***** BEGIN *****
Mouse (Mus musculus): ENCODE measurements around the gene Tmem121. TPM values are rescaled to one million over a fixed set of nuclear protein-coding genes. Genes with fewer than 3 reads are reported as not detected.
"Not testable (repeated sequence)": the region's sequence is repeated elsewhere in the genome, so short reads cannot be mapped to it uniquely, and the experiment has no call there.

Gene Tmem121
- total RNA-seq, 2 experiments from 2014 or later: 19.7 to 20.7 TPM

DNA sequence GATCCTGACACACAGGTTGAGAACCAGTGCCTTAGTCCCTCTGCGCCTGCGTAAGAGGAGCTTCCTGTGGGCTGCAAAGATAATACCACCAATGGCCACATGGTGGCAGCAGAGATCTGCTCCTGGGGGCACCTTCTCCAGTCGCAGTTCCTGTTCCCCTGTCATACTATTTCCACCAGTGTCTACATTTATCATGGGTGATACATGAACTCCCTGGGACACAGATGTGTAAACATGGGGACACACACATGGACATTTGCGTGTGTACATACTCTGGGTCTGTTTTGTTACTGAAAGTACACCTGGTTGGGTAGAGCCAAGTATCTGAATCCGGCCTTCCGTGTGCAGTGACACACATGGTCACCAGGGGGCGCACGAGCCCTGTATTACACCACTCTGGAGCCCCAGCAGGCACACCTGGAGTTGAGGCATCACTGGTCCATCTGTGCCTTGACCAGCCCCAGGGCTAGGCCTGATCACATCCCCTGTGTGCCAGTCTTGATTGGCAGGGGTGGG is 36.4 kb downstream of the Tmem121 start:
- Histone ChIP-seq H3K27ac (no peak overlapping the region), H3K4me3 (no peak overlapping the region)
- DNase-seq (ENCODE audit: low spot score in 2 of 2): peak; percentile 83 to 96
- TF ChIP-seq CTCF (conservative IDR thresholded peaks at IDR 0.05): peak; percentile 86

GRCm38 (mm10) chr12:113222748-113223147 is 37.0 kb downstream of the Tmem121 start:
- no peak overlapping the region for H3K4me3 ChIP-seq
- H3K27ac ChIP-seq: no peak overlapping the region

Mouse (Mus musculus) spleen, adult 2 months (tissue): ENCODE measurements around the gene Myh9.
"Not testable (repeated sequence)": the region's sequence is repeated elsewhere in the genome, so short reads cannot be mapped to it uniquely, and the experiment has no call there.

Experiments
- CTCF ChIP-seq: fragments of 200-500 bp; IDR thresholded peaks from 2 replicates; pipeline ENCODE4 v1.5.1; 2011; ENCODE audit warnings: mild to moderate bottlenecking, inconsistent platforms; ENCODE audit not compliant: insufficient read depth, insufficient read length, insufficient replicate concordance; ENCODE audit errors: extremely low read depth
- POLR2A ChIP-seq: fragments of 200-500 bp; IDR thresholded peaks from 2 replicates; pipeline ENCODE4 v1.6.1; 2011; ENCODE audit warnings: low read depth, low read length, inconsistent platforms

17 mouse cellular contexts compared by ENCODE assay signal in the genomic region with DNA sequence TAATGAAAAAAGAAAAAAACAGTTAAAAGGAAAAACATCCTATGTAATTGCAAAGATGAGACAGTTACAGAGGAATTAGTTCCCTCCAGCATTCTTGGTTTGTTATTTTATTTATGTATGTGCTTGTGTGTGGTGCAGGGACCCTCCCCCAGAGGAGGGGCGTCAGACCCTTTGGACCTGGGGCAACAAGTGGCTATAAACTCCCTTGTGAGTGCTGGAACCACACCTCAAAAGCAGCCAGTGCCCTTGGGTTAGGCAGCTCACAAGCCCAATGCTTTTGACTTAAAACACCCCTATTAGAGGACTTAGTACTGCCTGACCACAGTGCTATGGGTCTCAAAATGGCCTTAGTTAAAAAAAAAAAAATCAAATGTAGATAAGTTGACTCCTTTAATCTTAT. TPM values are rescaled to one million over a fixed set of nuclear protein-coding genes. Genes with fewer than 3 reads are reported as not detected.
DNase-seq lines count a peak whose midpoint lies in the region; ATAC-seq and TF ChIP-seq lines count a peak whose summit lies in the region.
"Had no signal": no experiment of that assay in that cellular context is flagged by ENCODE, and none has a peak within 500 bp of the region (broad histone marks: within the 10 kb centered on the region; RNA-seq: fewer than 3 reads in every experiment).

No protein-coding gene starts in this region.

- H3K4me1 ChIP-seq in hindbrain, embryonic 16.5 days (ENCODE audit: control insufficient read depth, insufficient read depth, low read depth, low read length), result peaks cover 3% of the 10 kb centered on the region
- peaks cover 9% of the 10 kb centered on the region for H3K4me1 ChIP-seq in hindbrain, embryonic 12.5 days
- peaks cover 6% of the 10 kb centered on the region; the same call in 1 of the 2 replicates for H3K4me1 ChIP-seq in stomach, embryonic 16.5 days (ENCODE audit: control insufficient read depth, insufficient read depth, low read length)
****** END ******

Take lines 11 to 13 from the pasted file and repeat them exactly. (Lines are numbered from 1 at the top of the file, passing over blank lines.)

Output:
- H3K27ac ChIP-seq: no peak overlapping the region

Mouse (Mus musculus) spleen, adult 2 months (tissue): ENCODE measurements around the gene Myh9.
"Not testable (repeated sequence)": the region's sequence is repeated elsewhere in the genome, so short reads cannot be mapped to it uniquely, and the experiment has no call there.